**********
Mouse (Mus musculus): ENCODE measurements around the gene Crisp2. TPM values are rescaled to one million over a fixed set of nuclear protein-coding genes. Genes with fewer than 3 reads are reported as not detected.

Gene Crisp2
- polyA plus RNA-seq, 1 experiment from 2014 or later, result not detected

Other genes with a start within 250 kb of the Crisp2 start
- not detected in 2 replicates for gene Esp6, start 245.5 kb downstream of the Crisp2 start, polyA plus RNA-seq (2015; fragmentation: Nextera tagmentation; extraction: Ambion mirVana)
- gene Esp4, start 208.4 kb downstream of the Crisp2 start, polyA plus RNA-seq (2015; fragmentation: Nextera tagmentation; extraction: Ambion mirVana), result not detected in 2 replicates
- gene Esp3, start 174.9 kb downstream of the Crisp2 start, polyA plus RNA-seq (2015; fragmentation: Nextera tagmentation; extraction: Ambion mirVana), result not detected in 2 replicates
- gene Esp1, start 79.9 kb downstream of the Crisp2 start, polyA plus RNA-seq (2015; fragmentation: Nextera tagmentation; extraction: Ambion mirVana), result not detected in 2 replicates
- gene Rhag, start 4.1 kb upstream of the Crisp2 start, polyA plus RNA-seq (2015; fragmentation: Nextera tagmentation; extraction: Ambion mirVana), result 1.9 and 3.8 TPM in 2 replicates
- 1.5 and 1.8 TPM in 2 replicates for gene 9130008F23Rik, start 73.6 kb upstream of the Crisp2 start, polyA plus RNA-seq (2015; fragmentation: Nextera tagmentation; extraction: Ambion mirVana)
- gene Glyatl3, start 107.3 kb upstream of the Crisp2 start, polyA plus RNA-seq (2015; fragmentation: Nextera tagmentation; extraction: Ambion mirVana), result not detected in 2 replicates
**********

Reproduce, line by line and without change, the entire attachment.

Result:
Mouse (Mus musculus): ENCODE measurements around the gene Crisp2. TPM values are rescaled to one million over a fixed set of nuclear protein-coding genes. Genes with fewer than 3 reads are reported as not detected.

Gene Crisp2
- polyA plus RNA-seq, 1 experiment from 2014 or later, result not detected

Other genes with a start within 250 kb of the Crisp2 start
- not detected in 2 replicates for gene Esp6, start 245.5 kb downstream of the Crisp2 start, polyA plus RNA-seq (2015; fragmentation: Nextera tagmentation; extraction: Ambion mirVana)
- gene Esp4, start 208.4 kb downstream of the Crisp2 start, polyA plus RNA-seq (2015; fragmentation: Nextera tagmentation; extraction: Ambion mirVana), result not detected in 2 replicates
- gene Esp3, start 174.9 kb downstream of the Crisp2 start, polyA plus RNA-seq (2015; fragmentation: Nextera tagmentation; extraction: Ambion mirVana), result not detected in 2 replicates
- gene Esp1, start 79.9 kb downstream of the Crisp2 start, polyA plus RNA-seq (2015; fragmentation: Nextera tagmentation; extraction: Ambion mirVana), result not detected in 2 replicates
- gene Rhag, start 4.1 kb upstream of the Crisp2 start, polyA plus RNA-seq (2015; fragmentation: Nextera tagmentation; extraction: Ambion mirVana), result 1.9 and 3.8 TPM in 2 replicates
- 1.5 and 1.8 TPM in 2 replicates for gene 9130008F23Rik, start 73.6 kb upstream of the Crisp2 start, polyA plus RNA-seq (2015; fragmentation: Nextera tagmentation; extraction: Ambion mirVana)
- gene Glyatl3, start 107.3 kb upstream of the Crisp2 start, polyA plus RNA-seq (2015; fragmentation: Nextera tagmentation; extraction: Ambion mirVana), result not detected in 2 replicates